Iran Deal “The Best We Can Get”… When Obama’s in Charge
The standard liberal-internationalist response to criticism of the Iranian nuclear deal is that it’s “the best that we could get.”
To some extent, this is accurate. This might very well be the best, or close to it, we could have gotten – under this administration. The problem is there has never been a serious threat of military action from the Obama Administration.
A negotiation of this type depends on a real threat of military action. The situation presented to the Iranians is this: reach a deal with us now, or face a sustained bombing campaign against all your nuclear facilities by the United States and its regional allies. Faced with that situation, the obvious rational route for Ayatollah Khamenei and President Rouhani is to negotiate. After all, the entire purpose of obtaining a nuclear weapon is to discourage war. If pursuit of a nuclear weapon leads to war, then the entire project was in vain.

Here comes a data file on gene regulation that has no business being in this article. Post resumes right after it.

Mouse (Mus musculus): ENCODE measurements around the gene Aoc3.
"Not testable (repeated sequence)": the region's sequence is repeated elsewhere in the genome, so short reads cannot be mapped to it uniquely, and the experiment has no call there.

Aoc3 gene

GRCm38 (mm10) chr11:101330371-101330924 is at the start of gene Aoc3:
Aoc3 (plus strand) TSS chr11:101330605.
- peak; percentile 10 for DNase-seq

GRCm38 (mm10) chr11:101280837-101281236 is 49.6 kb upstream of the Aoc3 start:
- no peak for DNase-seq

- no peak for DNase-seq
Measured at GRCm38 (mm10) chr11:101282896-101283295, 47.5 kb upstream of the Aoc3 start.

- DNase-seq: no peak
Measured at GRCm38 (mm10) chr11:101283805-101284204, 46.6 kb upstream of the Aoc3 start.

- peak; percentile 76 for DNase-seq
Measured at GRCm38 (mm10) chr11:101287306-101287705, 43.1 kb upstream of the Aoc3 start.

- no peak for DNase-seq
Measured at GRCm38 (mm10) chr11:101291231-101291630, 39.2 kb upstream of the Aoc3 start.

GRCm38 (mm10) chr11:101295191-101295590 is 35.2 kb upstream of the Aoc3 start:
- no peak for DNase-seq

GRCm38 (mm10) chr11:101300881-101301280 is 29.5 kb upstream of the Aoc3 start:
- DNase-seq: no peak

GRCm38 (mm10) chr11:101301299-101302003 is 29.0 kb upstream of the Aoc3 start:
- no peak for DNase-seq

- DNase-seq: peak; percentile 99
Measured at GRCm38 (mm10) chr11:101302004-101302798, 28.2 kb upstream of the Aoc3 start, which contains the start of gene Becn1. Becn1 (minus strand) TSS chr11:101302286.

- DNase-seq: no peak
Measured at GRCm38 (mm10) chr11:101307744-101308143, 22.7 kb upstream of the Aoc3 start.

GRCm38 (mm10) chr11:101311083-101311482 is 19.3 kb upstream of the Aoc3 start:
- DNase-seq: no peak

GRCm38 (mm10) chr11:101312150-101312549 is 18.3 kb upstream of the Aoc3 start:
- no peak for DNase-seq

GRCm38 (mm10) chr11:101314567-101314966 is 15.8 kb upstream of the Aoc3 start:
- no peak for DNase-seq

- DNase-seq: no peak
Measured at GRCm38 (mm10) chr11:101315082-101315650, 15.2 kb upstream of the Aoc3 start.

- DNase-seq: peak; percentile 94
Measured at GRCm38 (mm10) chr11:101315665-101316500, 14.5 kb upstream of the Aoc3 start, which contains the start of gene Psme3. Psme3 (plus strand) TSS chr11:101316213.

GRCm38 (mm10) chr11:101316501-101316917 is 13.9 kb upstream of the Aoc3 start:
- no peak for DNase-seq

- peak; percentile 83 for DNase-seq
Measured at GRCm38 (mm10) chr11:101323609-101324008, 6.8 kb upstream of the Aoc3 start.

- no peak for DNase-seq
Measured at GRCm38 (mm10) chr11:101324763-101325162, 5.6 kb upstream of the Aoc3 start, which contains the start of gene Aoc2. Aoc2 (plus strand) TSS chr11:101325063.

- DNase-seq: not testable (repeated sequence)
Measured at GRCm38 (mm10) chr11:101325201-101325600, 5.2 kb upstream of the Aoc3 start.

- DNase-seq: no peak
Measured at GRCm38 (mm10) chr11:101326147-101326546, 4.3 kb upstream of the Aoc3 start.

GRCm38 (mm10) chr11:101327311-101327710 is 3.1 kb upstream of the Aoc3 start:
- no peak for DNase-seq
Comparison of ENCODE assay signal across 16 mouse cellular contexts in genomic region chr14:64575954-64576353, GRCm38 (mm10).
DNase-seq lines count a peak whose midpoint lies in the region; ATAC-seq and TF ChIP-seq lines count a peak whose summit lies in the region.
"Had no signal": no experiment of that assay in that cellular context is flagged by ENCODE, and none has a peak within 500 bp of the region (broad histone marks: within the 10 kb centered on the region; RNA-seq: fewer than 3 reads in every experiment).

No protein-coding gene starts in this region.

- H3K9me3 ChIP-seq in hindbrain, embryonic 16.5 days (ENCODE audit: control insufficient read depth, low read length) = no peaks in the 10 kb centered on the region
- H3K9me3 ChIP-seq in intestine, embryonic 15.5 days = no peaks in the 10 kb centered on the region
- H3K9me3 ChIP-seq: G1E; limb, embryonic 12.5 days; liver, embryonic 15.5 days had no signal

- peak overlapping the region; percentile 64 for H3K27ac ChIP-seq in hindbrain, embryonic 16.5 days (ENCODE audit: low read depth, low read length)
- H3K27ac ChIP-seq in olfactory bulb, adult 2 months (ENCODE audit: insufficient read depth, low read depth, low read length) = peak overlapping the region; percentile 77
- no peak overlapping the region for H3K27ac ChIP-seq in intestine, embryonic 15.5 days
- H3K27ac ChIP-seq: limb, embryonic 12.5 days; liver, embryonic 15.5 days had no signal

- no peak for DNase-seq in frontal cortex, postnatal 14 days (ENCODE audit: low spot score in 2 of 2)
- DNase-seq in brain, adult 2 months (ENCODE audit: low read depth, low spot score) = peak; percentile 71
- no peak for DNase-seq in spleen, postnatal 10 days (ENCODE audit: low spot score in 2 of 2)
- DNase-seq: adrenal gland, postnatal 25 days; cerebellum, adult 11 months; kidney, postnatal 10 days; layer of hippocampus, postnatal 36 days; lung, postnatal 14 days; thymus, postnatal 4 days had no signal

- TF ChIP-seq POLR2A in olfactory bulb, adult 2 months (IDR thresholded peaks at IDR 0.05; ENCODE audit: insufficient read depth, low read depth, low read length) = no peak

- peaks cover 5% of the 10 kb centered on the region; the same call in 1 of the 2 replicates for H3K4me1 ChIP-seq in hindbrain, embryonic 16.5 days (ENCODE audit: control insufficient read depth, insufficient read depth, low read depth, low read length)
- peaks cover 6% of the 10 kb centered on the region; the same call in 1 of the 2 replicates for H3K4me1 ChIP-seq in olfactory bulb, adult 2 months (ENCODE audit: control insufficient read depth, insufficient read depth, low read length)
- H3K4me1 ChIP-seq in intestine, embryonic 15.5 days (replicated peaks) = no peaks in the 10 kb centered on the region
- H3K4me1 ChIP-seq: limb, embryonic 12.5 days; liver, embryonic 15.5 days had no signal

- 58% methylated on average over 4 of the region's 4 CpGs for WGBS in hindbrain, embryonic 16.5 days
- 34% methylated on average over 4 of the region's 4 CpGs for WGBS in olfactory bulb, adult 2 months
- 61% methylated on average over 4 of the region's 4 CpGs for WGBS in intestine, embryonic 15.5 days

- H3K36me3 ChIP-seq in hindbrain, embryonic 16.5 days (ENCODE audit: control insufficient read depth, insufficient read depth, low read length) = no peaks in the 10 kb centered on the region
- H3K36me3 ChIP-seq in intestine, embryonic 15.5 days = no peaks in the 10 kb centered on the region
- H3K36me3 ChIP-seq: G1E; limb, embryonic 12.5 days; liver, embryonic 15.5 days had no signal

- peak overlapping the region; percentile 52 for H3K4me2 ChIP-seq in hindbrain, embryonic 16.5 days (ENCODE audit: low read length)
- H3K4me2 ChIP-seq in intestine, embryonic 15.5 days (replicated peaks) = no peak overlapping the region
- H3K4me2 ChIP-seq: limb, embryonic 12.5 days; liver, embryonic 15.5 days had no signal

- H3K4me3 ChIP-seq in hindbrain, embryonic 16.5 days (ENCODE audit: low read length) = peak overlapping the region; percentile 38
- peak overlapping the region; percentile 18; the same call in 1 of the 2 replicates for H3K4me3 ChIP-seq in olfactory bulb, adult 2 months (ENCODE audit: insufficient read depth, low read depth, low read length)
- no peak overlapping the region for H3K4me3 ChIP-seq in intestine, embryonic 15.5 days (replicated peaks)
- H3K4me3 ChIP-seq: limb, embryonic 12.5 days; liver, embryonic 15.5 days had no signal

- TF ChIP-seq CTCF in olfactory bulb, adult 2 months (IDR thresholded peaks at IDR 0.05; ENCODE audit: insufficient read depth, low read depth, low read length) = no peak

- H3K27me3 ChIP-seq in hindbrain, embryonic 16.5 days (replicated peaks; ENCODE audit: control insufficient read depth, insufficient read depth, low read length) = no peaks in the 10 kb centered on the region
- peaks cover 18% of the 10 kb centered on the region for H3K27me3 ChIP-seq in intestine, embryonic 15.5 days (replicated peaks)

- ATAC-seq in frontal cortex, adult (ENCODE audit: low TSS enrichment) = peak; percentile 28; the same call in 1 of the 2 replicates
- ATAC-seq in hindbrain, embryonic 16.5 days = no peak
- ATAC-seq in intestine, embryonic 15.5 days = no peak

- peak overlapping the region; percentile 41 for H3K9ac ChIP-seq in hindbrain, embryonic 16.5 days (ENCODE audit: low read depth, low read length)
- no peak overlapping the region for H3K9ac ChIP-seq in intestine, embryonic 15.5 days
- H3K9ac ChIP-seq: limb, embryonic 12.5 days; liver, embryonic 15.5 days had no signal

The problem is, nobody in Iran – or in the United States, for that matter – believes that Obama is giving serious consideration to an airstrike on Iran. It’s clear he wants to leave the legacy of being a peacemaker, and that certainly wouldn’t happen if he launched airstrikes on Iran. That means that instead of the Iranians being faced with either a war and continued sanctions or a peaceful settlement, they are faced with either a peaceful settlement or just continued sanctions. That’s far less compelling than the threat of war.
So it is in some sense a fallacy to state this is the best deal we could have gotten. If we had in office someone more hawkish there would be far more pressure on the Iranian government to reach a peaceful deal. The threat of war is necessary to pressure a state into abandoning its nuclear weapons program, because if a war were to occur, the pursuit of nuclear arms caused the very thing it was designed to prevent. Faced with that choice, Ayatollah Khamenei’s only rational course of action would be to abandon the program and reach a deal; a deal that would be far better for the United States, Israel, and Saudi Arabia.